Now, for the harder bit. My passport was issued outside the country and I have had two prior passports that had expired. I did not have the other passports with me, and had not undergone the verification as is required by the current passport issuing standards. This would hold true for all those whose passports may have been issued in India, but were issued prior to the verification techniques used now. For eg. if you had been issued a 15 year passport in 1995... Because, as always I needed the passport on Tatkaal, and could not go through the normal procedure, I had to procure two additional documents.
5. Affadavit I: To procure this is the same as getting Affadavit L. Format is available on the site in the Annexure/ Affadavit tab.
6. Annexure F: this is the document that got me sweating. What this is, is essentially a verification certificate issued to you by someone of authority. Nope, not a gazetted officer. It needs to be someone like IAS, IPS, IFS officers, Magistrate in high court or a secretary, joint secretary or above of the state government that you live in or the central government. The format and the complete list is available in the Annexure/ Affadavit tab. This is not issued easily, as if incorrectly issued, can result in prosecution of the person who is issuing the document.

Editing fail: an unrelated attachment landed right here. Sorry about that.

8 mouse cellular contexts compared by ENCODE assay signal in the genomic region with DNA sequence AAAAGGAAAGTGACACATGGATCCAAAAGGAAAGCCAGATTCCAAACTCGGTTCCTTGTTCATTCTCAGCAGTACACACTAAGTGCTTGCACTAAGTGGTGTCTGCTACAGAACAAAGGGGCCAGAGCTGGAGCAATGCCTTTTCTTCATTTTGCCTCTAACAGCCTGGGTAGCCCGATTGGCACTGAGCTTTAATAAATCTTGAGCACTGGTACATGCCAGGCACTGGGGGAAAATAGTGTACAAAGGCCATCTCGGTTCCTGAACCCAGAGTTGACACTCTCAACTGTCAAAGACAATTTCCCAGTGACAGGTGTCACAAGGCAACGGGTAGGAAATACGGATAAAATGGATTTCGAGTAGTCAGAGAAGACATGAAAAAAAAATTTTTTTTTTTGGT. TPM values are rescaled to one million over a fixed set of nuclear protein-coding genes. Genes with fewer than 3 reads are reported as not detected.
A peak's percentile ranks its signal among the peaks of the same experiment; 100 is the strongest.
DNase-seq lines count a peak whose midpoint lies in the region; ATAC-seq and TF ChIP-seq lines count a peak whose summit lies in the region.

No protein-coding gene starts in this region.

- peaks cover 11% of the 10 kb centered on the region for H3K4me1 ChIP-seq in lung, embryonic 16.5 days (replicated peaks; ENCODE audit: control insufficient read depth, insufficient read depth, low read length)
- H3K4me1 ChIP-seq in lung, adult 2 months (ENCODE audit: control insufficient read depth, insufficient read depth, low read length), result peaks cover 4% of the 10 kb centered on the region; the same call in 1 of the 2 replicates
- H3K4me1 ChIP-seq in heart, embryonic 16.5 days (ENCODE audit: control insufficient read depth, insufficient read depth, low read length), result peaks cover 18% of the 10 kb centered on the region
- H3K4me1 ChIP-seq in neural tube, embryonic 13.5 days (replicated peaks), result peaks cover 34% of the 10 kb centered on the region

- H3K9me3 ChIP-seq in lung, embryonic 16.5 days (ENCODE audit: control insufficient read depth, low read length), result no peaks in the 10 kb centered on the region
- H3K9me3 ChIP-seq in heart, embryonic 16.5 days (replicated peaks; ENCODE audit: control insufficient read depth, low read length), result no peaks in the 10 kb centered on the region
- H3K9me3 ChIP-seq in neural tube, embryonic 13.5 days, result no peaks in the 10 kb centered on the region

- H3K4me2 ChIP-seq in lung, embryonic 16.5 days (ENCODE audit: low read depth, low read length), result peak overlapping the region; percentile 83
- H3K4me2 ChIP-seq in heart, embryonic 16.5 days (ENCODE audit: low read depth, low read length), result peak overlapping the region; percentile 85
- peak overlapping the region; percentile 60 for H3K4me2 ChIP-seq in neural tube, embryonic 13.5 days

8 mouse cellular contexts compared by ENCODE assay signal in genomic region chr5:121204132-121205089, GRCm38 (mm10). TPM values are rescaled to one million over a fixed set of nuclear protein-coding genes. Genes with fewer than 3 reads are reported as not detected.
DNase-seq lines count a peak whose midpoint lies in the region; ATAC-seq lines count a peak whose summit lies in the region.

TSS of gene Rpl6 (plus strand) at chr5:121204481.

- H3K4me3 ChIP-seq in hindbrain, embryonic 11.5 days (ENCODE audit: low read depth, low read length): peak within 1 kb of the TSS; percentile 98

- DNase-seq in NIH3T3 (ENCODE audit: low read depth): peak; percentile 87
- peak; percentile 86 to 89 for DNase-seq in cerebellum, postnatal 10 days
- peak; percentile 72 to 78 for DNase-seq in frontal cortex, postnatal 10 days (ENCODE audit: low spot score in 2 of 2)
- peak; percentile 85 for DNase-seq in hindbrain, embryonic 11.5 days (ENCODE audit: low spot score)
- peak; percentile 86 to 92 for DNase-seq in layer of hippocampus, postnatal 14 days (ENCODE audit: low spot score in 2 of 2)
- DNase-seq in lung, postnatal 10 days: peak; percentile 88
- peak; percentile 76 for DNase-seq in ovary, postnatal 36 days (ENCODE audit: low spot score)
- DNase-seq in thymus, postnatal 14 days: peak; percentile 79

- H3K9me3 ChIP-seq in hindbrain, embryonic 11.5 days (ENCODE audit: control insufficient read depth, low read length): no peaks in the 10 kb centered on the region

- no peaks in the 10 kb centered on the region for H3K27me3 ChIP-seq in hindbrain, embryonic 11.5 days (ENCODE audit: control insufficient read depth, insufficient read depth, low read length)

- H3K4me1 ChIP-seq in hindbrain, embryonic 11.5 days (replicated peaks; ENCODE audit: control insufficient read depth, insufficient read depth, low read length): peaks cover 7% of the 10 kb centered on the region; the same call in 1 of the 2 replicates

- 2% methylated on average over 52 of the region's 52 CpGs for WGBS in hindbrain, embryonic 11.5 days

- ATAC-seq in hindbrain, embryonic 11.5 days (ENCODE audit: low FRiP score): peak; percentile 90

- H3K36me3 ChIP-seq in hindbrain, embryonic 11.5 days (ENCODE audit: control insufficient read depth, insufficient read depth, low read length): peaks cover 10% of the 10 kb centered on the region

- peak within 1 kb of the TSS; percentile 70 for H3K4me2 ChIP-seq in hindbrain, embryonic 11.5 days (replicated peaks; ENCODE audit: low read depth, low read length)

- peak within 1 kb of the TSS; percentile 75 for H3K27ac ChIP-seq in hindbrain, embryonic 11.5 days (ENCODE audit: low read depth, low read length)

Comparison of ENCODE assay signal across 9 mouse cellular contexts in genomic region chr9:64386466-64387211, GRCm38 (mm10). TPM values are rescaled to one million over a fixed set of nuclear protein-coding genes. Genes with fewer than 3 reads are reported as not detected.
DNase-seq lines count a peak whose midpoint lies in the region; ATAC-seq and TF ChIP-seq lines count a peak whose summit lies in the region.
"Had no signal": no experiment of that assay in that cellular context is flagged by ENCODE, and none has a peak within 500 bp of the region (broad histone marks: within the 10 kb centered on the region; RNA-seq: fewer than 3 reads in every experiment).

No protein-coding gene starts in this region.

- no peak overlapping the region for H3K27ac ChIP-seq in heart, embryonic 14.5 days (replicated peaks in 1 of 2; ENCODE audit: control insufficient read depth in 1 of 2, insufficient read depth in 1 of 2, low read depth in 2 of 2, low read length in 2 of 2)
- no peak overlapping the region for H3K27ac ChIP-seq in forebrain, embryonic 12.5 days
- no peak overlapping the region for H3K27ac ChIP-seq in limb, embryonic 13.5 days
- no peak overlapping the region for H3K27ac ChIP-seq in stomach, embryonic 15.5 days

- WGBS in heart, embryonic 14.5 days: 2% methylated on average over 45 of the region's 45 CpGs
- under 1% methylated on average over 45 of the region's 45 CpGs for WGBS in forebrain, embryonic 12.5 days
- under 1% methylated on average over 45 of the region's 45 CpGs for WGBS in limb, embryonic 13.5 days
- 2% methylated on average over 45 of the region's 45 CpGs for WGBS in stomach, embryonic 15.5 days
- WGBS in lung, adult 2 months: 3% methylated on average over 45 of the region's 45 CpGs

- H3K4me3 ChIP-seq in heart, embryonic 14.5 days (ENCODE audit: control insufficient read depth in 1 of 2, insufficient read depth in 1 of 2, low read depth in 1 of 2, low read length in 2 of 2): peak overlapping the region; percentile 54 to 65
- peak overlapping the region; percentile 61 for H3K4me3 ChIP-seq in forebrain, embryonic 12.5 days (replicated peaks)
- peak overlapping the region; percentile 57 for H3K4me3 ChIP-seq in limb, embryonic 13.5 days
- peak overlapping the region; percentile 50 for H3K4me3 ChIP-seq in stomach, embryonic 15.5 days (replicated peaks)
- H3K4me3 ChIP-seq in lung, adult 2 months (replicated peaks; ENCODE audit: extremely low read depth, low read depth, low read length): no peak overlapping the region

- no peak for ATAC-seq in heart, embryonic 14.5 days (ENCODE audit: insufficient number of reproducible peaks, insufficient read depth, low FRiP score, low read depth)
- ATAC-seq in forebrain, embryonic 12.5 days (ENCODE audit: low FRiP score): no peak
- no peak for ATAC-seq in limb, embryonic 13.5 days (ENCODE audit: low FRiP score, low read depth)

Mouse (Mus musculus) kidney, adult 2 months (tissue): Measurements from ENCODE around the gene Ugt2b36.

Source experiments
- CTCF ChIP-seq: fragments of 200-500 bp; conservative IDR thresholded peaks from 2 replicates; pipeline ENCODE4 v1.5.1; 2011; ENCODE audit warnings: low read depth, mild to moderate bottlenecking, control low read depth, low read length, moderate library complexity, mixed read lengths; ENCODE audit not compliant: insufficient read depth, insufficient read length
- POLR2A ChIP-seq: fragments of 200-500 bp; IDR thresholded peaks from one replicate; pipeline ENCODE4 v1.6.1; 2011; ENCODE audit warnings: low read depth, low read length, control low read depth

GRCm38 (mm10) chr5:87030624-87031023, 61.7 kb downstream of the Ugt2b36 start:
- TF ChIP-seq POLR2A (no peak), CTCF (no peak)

In short, you need to know someone who knows someone who can vouch for you and knows the person who is issuing it before it gets issued. And yes, you guessed right. I didn't. I found out the hard way, having spent the better part of a Monday touring/ asking people at Vidhana Soudha, Vikas Soudha, the multi storey building (MS Building) and the Commissioner's Office in Infantry road. Finally a work mate of four years offered their hand, and well, it was a very helpful hand!!
As an alternative, I found another way you can get this. Locate your DCP- district commissioner of police. Pop over to their office, (3:30 pm- 4:30 pm) and have a chat with them. They will not sign the document, but in my case the kind DCP said he would get the police to run a verification check and then post checking, sign Annexure F. This can take a while, it's been a week and I'm still waiting on the the document.